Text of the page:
Eat the frog!
It has been said — in variety of forms throughout history, that…
“If the first thing you do each morning is to eat a live frog, you can go through the day with the satisfaction of knowing that that is probably the worst thing that is going to happen to you all day long.”
A thoroughly disgusting thought, but a good one for my productivity of late. I am as fond — if not fonder— of procrastination of specific tasks that most people. Tasks like balancing the checkbook to doing my daily blog posting to sweeping the patio. Many of these tasks are extremely important, but most also come with an unpleasant side. Sure, it isn’t like mucking out the horse stalls of my youth, but we all face them with a certain amount of distaste.
So, in an effort to keep things moving forward in all aspects of my life, I have taken to “eating the frog” whenever possible. I’ll get up, make my coffee and then face the most procrastination-causing task on my to do list. Once that’s done, I can move on to other, more enjoyable tasks without feeling guilty about avoiding them and knowing that that is probably the worse thing I will have to do today. It doesn’t always work, but I have used it to recently move a couple of projects forward that have been languishing for a while now. Can it help you? It might. Then again, you might be someone who is blessed to never procrastinate on anything. I envy you, but we all have to find out own way through the swamp that is any given day.
Bird by Bird
“Thirty years ago my older brother, who was ten years old at the time, was trying to get a report on birds written that he’d had three months to write, which was due the next day. We were out at our family cabin in Bolinas, and he was at the kitchen table, close to tears, surrounded by binder paper and pencils and unopened books on birds, immobilized by the hugeness of the task ahead. Then my father sat down beside him, put his arm around my brother’s shoulder, and said, ‘Bird by bird, buddy. Just take it bird by bird.’” — Anne Lamott
This phrase crops up in our household on a daily basis. There are times we all need a reminder that every big project is made out of many smaller steps — and sometimes even smaller ones. The only way to complete a big project is to take it “bird by bird.” In my case, this means making a daily to do list — separate from my overall to do list. This list contains all my typical daily tasks as well as those weekly items that occur on the same day each week. Partially this list is to help me remember all the little things, but they are also a “bird by bird” breakdown of tasks that move each project forward. Typical entries include my daily posts to Instagram, a blog post on Garden Decor, video clips from my talks, reading time-related documents and articles, feeding the birds (the real one’s outside my window), phone calls, emails and more. Breaking my larger tasks in these small, even tiny, steps, helps to keep me progressing even when I might not be able to complete the entire project today.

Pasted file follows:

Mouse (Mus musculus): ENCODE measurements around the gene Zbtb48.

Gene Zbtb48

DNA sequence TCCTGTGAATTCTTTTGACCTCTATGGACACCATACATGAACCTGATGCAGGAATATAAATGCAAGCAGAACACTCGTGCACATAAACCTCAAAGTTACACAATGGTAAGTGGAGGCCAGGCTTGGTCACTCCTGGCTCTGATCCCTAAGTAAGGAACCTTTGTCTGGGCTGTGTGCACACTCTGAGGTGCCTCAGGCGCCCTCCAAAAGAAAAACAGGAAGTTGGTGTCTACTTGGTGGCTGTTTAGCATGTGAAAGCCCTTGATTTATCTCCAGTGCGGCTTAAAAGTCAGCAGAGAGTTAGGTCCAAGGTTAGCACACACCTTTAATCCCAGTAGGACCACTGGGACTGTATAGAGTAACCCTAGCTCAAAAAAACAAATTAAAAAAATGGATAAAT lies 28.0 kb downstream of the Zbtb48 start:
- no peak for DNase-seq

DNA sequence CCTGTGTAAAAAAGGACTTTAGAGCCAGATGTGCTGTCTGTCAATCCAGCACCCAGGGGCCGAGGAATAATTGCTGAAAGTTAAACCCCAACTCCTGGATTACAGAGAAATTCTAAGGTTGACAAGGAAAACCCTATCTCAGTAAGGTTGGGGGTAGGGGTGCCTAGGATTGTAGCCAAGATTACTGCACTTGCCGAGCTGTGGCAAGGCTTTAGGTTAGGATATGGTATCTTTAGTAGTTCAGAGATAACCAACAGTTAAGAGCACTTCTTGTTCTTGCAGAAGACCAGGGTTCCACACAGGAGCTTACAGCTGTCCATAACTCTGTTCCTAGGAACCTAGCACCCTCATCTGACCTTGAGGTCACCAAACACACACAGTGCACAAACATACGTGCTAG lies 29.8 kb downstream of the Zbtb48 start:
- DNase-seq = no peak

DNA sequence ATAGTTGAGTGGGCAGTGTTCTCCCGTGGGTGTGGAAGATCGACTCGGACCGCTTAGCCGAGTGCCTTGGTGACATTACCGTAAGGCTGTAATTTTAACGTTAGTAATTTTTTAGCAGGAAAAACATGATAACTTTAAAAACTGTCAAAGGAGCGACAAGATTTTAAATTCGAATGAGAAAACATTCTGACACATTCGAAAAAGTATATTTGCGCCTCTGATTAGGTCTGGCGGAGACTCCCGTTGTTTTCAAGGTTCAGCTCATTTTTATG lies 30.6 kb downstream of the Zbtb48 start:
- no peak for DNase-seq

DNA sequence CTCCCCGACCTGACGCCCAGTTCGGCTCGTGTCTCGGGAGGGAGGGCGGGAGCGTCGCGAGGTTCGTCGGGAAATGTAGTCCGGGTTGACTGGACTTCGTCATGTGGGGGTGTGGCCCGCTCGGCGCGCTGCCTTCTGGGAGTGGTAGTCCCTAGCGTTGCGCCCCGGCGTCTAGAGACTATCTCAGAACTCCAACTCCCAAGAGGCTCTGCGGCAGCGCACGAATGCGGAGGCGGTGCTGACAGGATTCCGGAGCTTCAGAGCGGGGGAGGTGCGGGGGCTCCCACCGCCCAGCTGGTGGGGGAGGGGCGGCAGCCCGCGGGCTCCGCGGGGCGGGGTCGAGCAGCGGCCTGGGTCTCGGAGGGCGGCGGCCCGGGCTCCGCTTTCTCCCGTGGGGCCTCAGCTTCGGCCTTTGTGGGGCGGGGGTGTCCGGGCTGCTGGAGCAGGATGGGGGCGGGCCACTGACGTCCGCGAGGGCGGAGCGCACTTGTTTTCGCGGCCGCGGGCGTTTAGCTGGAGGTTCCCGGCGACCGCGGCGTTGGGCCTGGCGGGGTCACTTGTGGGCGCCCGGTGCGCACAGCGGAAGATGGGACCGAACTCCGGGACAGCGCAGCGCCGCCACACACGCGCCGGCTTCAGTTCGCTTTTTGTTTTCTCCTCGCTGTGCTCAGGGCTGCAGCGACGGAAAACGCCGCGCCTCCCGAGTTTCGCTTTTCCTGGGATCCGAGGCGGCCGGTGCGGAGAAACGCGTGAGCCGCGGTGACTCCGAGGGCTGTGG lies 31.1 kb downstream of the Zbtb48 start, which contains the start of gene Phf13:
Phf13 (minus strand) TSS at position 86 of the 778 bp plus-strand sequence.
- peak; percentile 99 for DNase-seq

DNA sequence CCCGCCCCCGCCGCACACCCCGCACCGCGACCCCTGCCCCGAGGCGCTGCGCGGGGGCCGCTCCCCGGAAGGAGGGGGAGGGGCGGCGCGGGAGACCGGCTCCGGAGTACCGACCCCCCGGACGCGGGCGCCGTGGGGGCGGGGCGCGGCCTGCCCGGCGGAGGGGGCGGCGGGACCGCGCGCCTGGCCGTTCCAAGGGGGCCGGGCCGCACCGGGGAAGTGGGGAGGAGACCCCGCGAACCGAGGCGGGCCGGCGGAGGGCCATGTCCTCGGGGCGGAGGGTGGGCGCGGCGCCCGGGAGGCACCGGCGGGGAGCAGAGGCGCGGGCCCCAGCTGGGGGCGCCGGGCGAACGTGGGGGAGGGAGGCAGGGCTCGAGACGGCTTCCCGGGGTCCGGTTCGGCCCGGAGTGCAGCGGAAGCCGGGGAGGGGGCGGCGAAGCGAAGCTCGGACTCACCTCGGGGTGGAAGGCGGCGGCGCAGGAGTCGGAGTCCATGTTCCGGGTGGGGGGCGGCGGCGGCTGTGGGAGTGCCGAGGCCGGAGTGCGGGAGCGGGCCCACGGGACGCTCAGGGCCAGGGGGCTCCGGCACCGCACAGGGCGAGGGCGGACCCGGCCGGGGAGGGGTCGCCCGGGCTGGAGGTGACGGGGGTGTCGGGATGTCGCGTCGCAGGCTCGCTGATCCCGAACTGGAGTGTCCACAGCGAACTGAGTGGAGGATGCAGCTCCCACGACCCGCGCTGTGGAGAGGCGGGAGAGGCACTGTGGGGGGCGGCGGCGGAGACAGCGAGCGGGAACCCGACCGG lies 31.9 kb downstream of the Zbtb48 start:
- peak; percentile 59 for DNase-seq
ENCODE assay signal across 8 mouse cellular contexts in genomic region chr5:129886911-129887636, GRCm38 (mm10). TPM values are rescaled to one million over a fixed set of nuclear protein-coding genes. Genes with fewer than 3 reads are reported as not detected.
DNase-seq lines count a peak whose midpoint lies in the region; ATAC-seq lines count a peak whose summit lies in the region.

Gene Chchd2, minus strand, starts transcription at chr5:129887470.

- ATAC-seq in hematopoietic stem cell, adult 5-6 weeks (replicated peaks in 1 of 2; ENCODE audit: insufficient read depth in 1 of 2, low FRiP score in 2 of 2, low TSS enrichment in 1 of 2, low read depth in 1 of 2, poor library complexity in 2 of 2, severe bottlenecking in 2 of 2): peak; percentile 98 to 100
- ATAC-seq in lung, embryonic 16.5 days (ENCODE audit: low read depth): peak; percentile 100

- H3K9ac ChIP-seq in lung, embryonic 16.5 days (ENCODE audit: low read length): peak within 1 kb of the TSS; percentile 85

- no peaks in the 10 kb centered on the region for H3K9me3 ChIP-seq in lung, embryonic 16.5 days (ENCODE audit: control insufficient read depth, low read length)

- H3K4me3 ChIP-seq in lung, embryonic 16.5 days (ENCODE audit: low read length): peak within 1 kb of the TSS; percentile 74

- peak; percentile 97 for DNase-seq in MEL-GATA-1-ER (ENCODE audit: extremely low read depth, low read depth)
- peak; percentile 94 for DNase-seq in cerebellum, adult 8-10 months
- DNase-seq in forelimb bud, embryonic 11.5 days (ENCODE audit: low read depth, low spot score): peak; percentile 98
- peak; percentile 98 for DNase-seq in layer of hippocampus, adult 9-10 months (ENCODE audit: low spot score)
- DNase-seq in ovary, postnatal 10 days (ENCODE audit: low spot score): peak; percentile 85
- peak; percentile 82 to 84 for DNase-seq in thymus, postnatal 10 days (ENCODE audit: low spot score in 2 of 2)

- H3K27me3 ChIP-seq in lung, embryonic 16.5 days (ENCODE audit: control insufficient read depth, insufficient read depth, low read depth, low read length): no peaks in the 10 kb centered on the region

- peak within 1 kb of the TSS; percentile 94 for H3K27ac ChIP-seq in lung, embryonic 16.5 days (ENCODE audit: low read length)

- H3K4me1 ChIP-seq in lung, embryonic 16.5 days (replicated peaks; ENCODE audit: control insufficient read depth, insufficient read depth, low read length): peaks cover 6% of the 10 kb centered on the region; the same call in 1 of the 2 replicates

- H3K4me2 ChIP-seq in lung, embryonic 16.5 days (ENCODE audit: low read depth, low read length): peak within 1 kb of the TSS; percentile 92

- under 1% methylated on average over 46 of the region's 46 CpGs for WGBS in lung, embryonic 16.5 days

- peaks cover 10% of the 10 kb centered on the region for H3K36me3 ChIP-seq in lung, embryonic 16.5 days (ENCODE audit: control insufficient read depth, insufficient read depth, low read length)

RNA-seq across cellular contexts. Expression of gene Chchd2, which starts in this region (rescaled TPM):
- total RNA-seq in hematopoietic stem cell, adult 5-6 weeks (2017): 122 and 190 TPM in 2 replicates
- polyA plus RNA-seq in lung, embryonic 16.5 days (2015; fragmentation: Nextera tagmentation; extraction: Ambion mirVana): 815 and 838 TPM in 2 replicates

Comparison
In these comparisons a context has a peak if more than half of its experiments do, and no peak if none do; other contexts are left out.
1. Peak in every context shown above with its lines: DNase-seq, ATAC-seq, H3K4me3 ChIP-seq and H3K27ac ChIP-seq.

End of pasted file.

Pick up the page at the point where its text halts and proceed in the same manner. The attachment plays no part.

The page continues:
To some, such a detailed to do list can make projects seem overwhelming, but for me, I find great joy in progress, even the smallest progress. If I keep on doing the small steps each day the overall project will eventually get done. If I never start on the big project because it is too big then it will, guaranteed, never get done.
Work on a variety of tasks throughout your day
I don’t have any pithy quote to accompany this advice, but for me, it is probably the most important. If I focus on any one task for too long, the quality and speed of my work quickly diminish. I start making silly mistakes, misspelled words, fuzzy thoughts and more. I have to switch up my work throughout the day to prevent this from happening while still getting work done. This means I might do something like writing this post and then switch over to some video editing for a while. Sometimes it means culling a bunch of photos and then working on an Arduino program I have been trying to get running. Finally, sometimes it means I set an alarm for 20 minutes, lie down on the couch, allow the cat to sit on my lap and dose. Never underestimate the power of a short nap to reenergize your day!
I have learned over time that I am a variety junky in all aspects of my life. My way of working may seem scattered to some, but it works for my and my overall productivity seems to prove it. In many cases, some of my best ideas about a project come from when I am thinking or working on an entirely different project. You can never tell how moments in your life are going to interact, so it’s important to experience as much as possible and see what happens.
What are your favorite pieces of advice that keep you productive in life and work? Share them in the comments!